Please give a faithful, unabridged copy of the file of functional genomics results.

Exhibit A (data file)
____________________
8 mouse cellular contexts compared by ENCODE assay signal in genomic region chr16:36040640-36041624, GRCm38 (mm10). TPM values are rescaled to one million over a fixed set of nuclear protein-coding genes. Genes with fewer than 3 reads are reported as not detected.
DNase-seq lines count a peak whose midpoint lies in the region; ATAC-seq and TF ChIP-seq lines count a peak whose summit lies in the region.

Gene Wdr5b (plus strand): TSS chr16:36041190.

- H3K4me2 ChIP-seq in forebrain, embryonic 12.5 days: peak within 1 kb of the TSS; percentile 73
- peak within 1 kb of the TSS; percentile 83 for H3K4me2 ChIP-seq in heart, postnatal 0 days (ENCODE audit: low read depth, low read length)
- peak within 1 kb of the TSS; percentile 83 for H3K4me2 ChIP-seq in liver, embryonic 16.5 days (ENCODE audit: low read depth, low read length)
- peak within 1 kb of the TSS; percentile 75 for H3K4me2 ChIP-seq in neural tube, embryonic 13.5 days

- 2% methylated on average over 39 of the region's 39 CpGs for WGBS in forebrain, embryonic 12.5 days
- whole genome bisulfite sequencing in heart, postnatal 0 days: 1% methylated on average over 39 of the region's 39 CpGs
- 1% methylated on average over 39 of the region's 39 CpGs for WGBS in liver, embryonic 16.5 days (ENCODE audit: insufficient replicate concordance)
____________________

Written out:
8 mouse cellular contexts compared by ENCODE assay signal in genomic region chr16:36040640-36041624, GRCm38 (mm10). TPM values are rescaled to one million over a fixed set of nuclear protein-coding genes. Genes with fewer than 3 reads are reported as not detected.
DNase-seq lines count a peak whose midpoint lies in the region; ATAC-seq and TF ChIP-seq lines count a peak whose summit lies in the region.

Gene Wdr5b (plus strand): TSS chr16:36041190.

- H3K4me2 ChIP-seq in forebrain, embryonic 12.5 days: peak within 1 kb of the TSS; percentile 73
- peak within 1 kb of the TSS; percentile 83 for H3K4me2 ChIP-seq in heart, postnatal 0 days (ENCODE audit: low read depth, low read length)
- peak within 1 kb of the TSS; percentile 83 for H3K4me2 ChIP-seq in liver, embryonic 16.5 days (ENCODE audit: low read depth, low read length)
- peak within 1 kb of the TSS; percentile 75 for H3K4me2 ChIP-seq in neural tube, embryonic 13.5 days

- 2% methylated on average over 39 of the region's 39 CpGs for WGBS in forebrain, embryonic 12.5 days
- whole genome bisulfite sequencing in heart, postnatal 0 days: 1% methylated on average over 39 of the region's 39 CpGs
- 1% methylated on average over 39 of the region's 39 CpGs for WGBS in liver, embryonic 16.5 days (ENCODE audit: insufficient replicate concordance)